Law360 (October 5, 2020, 7:06 PM EDT) -- The Ninth Circuit preserved a lower court order barring the Trump administration from holding asylum-seeking children in hotels for more than three days before deporting them, finding in a ruling Sunday that the administration wasn't likely to win its case defending the practice.
A three-judge panel for the federal appeals court refused to lift a California federal judge's decision that limited these hotel stays for minors to three days, except in emergency circumstances flagged to the court. In making its ruling, the district court cited the decades-old class action settlement called Flores that established standards of care for migrant children in government custody.
The federal government has "more than adequate" capacity to hold these migrant children in licensed facilities, rather than alone in hotels, before sending them out of the U.S. under the administration's coronavirus-related order to expel migrants seeking protection at the U.S. border, the judges concluded.
According to the court's order, the refugee office, which takes custody of foreign-born unaccompanied minors, had 10,000 open beds as of Aug. 22. Additionally, according to a government official's declaration, as of Sept. 17, the government was not holding any children in hotels anyway.
"Nothing in the present record establishes that the COVID-19 pandemic prevents the government from placing minors in licensed programs within three days," the panel said.
The Ninth Circuit's decision keeps intact U.S. District Judge Dolly Gee's September ruling ordering the U.S. Department of Homeland Security to stop holding children in hotels, a practice the department implemented as part of its border expulsion program.
That program, begun in March through a directive by the Centers for Disease Control and Prevention, allows DHS to swiftly send migrants, including children, out of the U.S. in a purported effort to stem the spread of the novel coronavirus in border facilities.
Immigrant advocates have challenged that directive in several lawsuits, so far without success. More than 147,000 people have been expelled from the border under the CDC order since March, according to statistics by U.S. Customs and Border Protection, and 577 children ranging from 10 to 17 years of age have been detained in hotels as part of the expulsion program, according to an August court filing.
In her Sept. 4 ruling, Judge Gee found that hotels are not safe places for children and that the children in the hotels were not given sufficient access to counsel. The government then asked the Ninth Circuit for emergency reprieve from Judge Gee's order, arguing that the Flores settlement does not cover children who are part of the border expulsion program and that the lower court's order barring DHS from holding the youngsters in hotels "will irreparably harm public safety during the pandemic."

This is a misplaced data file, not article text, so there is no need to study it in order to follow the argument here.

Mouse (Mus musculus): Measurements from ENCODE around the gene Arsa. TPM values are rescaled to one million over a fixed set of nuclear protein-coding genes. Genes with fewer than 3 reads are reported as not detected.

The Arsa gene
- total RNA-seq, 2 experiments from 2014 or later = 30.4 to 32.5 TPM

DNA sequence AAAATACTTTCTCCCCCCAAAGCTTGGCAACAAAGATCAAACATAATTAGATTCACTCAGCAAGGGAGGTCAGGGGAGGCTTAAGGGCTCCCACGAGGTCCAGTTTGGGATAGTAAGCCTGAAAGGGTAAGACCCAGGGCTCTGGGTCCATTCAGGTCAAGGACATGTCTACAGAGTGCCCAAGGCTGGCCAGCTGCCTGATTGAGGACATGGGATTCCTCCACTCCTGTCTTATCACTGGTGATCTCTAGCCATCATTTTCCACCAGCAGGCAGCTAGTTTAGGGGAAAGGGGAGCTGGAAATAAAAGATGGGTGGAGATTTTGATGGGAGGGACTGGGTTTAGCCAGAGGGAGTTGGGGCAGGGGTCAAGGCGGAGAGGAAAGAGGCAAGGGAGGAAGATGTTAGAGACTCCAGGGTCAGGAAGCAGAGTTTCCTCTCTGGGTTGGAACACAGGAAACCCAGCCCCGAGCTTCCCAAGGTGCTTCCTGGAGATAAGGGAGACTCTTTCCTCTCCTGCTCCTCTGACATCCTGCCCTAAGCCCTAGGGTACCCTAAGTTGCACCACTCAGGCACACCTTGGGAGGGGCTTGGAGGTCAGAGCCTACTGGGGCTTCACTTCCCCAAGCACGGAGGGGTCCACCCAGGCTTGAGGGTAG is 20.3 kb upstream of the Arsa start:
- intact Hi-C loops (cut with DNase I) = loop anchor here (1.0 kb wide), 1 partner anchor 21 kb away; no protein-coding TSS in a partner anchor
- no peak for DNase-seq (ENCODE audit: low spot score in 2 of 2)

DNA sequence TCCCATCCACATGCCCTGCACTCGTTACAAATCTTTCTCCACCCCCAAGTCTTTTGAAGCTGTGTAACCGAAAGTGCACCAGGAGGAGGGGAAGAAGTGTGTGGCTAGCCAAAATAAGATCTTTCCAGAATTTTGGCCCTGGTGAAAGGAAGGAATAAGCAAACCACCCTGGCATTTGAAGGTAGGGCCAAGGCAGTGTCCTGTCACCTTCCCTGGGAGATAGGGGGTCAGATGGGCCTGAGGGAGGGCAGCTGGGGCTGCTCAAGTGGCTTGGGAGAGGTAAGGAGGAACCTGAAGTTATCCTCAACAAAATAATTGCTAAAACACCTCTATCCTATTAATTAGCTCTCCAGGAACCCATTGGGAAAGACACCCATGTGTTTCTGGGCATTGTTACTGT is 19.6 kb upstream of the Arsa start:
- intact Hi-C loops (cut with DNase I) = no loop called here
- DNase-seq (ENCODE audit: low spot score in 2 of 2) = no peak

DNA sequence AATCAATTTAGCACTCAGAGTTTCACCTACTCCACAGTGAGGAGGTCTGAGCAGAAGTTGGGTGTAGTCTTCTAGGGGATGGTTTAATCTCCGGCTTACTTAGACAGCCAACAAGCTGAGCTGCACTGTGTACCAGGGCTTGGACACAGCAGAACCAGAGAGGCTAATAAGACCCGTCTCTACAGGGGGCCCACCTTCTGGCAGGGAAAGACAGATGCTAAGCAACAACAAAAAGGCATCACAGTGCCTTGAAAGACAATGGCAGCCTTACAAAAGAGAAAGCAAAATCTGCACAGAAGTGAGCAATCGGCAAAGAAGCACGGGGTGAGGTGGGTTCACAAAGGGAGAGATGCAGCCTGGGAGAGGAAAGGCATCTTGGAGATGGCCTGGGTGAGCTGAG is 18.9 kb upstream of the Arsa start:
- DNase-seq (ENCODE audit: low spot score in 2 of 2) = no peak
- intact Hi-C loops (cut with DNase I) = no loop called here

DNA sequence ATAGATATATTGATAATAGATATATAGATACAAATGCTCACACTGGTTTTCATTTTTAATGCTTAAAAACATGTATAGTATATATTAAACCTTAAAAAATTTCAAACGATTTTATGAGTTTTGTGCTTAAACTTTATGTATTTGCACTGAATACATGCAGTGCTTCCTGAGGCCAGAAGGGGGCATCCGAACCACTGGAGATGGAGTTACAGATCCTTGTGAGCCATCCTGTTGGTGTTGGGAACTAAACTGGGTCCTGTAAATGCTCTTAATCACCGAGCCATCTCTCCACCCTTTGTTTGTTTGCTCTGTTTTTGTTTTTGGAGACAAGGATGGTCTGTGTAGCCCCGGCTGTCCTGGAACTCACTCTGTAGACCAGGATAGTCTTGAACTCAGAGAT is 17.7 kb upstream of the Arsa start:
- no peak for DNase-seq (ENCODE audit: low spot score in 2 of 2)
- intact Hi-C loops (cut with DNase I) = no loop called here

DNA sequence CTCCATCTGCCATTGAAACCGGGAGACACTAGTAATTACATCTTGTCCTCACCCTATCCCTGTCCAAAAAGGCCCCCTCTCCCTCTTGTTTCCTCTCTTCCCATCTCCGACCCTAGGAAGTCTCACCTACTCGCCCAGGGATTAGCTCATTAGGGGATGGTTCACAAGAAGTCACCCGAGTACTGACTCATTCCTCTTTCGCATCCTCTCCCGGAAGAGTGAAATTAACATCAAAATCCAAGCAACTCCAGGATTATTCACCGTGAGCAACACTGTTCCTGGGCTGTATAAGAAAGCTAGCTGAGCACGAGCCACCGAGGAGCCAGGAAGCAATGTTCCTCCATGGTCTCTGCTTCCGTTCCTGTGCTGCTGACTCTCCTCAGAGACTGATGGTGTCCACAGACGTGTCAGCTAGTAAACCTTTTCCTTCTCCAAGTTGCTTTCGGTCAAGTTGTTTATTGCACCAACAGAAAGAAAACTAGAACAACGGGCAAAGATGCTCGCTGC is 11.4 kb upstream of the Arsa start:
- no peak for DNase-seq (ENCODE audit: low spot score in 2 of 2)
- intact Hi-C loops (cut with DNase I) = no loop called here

Sunday's decision rejecting that request came less than a week after U.S. Circuit Judge William Fletcher, a Clinton appointee, had ripped the government's request to pause Judge Gee's order during oral arguments, telling the government's lawyer that it was "troublesome" to hear that lawyers and families had struggled to reach their children under the program.
"I'm trying to figure out why the government is not providing access to lawyers, because it thinks it's not obliged to?" Judge Fletcher said during the hearing. "This strikes me almost as a scofflaw."
Counsel for the children and a spokesperson for U.S. Immigration and Customs Enforcement, the agency within DHS that implemented the hotel program, didn't respond to requests for comment Monday.
The federal government is represented by Sarah B. Fabian and Nicole N. Murley of the U.S. Department of Justice's Office of Immigration Litigation.
The children are represented by Carlos R. Holguin of the Center for Human Rights and Constitutional Law and Leecia Welch, Neha Desai, Poonam Juneja and Freya Pitts of the National Center for Youth Law.
The case is Jenny Flores v. William Barr et al., case number 20-55951, in the U.S. Court of Appeals for the Ninth Circuit.
--Additional reporting by Dorothy Atkins and Alyssa Aquino. Editing by Jill Coffey.
For a reprint of this article, please contact firstname.lastname@example.org.